Georgia Power Expands Renewable Energy with New Solar Program


Georgia Power, the largest electric subsidiary of Southern Co., says it will continue to expand renewable energy in Georgia through its new Customer-Connected Solar Program (CCSP), a 25 MW distributed generation customer-sited program. 

“We are excited to offer programs that help renewable energy grow and thrive in Georgia,” says Wilson Mallard, director of renewable development for Georgia Power. 

“This program will provide a new renewable energy option for participating customers, while also benefitting all of our customers by continuing to expand our state’s diverse energy generation resources,” he adds.

Georgia Power will purchase 100% of the solar energy generated by directly paying the customer. Renewable energy credits (RECs) will be retired by Georgia Power on behalf of participating customers, allowing the customer to claim the renewable benefits of the local solar energy.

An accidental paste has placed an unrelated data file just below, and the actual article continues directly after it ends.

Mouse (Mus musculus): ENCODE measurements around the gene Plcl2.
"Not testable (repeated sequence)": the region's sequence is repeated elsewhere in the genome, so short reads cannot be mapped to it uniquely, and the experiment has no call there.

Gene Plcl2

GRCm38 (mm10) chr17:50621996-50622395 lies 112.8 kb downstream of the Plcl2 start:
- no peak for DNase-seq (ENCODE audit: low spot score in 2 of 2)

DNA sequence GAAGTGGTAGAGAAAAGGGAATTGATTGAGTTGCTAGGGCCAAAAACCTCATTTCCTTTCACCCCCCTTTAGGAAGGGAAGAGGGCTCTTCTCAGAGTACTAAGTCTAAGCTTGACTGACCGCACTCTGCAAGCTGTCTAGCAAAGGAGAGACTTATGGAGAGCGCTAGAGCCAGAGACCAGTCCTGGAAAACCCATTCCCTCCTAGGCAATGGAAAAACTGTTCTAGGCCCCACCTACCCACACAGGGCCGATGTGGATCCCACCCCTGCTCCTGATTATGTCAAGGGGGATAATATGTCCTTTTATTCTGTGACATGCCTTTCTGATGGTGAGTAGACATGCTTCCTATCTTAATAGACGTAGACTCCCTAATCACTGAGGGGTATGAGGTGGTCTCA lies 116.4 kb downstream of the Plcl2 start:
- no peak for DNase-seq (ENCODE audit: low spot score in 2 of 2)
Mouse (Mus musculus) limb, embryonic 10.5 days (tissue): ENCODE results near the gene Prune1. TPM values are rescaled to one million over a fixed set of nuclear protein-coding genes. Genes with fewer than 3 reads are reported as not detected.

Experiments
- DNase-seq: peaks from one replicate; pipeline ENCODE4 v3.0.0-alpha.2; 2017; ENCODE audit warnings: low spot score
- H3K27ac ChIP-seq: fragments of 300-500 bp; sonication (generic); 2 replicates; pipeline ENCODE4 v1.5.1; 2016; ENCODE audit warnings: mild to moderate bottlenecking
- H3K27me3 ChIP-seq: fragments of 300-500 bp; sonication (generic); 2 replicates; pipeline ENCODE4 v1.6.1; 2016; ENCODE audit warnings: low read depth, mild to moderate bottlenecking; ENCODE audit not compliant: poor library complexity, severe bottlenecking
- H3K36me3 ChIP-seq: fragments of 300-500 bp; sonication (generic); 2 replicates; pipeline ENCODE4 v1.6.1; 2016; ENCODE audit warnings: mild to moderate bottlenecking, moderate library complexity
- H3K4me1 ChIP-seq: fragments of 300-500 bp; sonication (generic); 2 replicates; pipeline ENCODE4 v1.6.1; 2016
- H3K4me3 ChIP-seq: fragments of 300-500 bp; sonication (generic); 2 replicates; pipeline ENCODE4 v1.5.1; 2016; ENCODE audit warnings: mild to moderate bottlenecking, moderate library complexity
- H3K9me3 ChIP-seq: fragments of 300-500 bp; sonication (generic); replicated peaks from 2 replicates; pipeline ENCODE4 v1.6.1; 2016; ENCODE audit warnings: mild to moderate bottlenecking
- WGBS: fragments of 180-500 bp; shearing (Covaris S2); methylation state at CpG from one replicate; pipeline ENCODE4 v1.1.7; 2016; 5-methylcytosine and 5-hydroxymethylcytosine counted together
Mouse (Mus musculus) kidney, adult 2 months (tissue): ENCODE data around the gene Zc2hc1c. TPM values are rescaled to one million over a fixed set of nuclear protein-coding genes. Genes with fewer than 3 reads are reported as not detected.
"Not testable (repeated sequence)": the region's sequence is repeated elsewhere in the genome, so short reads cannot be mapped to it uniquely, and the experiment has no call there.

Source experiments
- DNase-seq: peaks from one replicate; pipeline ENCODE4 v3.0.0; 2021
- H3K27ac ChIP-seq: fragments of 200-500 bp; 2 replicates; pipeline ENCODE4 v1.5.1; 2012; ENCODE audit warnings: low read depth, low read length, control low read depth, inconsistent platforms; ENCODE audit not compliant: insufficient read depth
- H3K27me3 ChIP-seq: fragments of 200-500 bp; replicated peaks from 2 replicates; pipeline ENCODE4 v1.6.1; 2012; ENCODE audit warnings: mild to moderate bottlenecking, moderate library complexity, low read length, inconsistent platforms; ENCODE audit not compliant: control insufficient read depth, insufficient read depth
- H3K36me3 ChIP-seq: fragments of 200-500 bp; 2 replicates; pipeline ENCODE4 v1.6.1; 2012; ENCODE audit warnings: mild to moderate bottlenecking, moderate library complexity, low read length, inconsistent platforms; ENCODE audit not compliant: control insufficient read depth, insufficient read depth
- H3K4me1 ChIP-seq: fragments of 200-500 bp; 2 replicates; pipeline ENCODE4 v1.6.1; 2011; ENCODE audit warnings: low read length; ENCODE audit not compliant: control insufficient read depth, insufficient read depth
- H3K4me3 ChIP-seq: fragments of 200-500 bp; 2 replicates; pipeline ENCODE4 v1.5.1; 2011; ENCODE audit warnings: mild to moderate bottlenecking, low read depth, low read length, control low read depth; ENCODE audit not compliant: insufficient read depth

The CCSP program will accept applications on a first-come, first-served basis until the 25 MW AC portfolio is filled, or until January 2022, whichever comes first. Customers can choose agreement terms between 10 and 30 years and projects can be sized from 1 kW up to 3 MW AC.  The average price ranges from 4.3-6.7 cents/kWh.

The company also encourages customers who are not eligible to participate in CCSP to consider additional renewable programs such as Georgia Power Community Solar and Simple Solar. The Simple Solar program is a solar REC purchase program available to all customers that allow participants to claim solar benefits for either 50% or 100% of their energy usage.

With more than 1,625 MW of solar capacity currently online, the company touts an extensive voluntary renewable portfolio. Through continued development of CCSP, as well as other solar projects and programs, Georgia Power expects to add up to 1,400 MW of additional renewable capacity by the end of 2021.

Photo: Georgia Power’s Customer-Connected Solar Program web page

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Drew Gillett
Drew Gillett
3 years ago

why would one do this for five cents a kwh when one could net meter at 20